AMANPOUR: OK, I'm sorry. We're really at the mercy of the elements here. But I wanted to ask you, you know, some people are saying that what Theresa

May is saying is the year 2014. This idea of pulling things down. Everybody has gone way ahead of that.

There's encryption from end to end, Telegram, What'sApp, all these things that are even, you know, way beyond the ordinary sort of platforms online.

How complicating is that?

SHEFET: Well, of course, encryption is a major problem. And the argument for encryption, we know that very well, is that in some repressive regimes,

people actually bring freedom of speech and allow maybe to topple those freedom, those repressive regimes to have the capability of encrypted

communication. That's the justification for encryption. But I'm sorry that's not really the problem that we face in Europe and in most of America

today. In our jurisdictions, that doesn't really seem to be a valid justification.

We all remember the San Bernardino case when Apple stood up vigorously and fought on not being obliged to crack the encrypted messages. And we see

the same. What happened with What'sApp and Telegram and the others that you mentioned.

I think that the argument and the legal basis that Theresa May should fight for here is an analogy of product liability. In other words, when you put

a product on the market, which in this particular case is encrypted communication capability. You are liable for the use that's made of their


AMANPOUR: A problem from hell. Let's hope it can be solve in some way. Dan Shefet, thank you so much indeed for joining me on this vital online

issue from Paris.

And still ahead, does London have the police resources it needs to prevent the next attack?

A former chief superintendent for the metropolitan police weighs in, next.


[14:25:30] AMANPOUR: The issue of whether or not the U.K. has sufficient security resources has taken on a whole new light, especially ahead of the

general election on Thursday.

Prime Minister Theresa May has been criticized by some for reducing the number of police officers. I spoke with the former chief superintendent of

the Metropolitan Police Dal Babu to get his take.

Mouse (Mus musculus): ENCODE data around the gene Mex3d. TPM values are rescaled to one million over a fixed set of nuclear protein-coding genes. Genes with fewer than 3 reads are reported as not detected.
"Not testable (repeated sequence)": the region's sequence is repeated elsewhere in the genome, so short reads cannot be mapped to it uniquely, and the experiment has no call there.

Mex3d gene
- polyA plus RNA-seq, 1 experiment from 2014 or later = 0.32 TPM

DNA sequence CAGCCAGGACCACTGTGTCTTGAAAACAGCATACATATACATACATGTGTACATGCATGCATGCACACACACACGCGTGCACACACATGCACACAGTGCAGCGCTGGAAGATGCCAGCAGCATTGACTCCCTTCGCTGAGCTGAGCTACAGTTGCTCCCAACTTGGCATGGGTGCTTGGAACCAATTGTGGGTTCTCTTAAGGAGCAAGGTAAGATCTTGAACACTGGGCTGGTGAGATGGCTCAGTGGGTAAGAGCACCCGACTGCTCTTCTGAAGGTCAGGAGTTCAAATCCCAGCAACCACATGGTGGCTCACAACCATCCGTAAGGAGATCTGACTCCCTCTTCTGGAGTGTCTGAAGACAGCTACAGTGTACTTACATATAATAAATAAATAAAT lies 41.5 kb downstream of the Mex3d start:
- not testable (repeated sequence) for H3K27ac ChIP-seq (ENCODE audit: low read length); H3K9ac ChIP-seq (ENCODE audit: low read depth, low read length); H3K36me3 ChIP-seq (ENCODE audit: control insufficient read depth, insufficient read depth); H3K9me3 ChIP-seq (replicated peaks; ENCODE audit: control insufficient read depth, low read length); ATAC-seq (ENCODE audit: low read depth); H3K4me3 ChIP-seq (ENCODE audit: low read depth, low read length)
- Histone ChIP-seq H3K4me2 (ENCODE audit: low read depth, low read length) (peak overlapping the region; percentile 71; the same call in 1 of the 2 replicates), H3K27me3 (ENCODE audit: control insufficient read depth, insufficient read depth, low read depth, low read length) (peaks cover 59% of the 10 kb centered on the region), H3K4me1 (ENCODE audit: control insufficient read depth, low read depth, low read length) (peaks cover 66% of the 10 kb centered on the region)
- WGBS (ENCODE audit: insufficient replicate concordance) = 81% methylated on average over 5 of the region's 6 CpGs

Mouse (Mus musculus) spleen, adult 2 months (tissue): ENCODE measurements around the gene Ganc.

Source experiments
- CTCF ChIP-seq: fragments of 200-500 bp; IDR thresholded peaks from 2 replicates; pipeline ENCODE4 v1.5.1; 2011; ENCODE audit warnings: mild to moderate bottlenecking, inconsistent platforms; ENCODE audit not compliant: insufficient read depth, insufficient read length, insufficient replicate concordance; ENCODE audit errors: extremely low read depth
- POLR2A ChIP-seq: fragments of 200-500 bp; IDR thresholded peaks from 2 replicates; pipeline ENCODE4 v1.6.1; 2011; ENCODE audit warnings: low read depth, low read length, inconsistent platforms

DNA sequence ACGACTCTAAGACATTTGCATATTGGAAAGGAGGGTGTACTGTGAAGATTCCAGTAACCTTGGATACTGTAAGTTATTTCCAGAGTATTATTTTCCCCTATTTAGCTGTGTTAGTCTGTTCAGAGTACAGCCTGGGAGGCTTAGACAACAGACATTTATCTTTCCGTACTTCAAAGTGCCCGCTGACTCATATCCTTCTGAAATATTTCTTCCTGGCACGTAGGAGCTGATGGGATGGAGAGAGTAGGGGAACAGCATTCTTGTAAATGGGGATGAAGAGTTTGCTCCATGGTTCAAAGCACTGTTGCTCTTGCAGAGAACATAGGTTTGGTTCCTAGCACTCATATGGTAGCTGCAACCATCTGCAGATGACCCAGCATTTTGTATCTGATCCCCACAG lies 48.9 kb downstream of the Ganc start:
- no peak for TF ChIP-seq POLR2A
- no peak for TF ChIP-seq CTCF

Mr. Babu, welcome to the program. You are, of course, ex-chief superintendent.

Thank you.

And yesterday in the aftermath of the attack, you were talking to me about the desperate need for more police on the beat. And this is now flourished

into a massive debate. Do you still stand by that even though the prime minister says there are plenty of police on the beat?

DAL BABU, FORMER CHIEF SUPERINTENDENT LONDON METROPILITAN POLICE: Oh, absolutely. I mean, you're absolutely right. The debate has moved on to


We've actually had the army, unprecedented, in sort of modern democracy to have the army come in and strike police. And we've also had a situation

where police officers themselves now and the trucks of the ex-chief comes to the British police who have actually come out and said that your

resources are quite restricted.

So I think what we need to be doing is taking a hard look at the 15 percent reduction in policing, which is at 20,000 police over the last police

officers that we had five years ago. And look at what impact that potentially has on gathering information.

Ultimately, it's the public that are going to solve this issue of terrorism. They will provide us with information. They will provide us

with intelligence. And we need to have our police officers on the ground who are able to speak to them. It is disingenuous to talk about increasing

counterterrorism resources.

AMANPOUR: Lord Carlisle and others have been talking about control orders. This system that was introduced, I believe, more than a decade ago or so,

and that has certain restrictive possibilities.

Can you please explain to me what that is and whether that would be useful to reintroduce?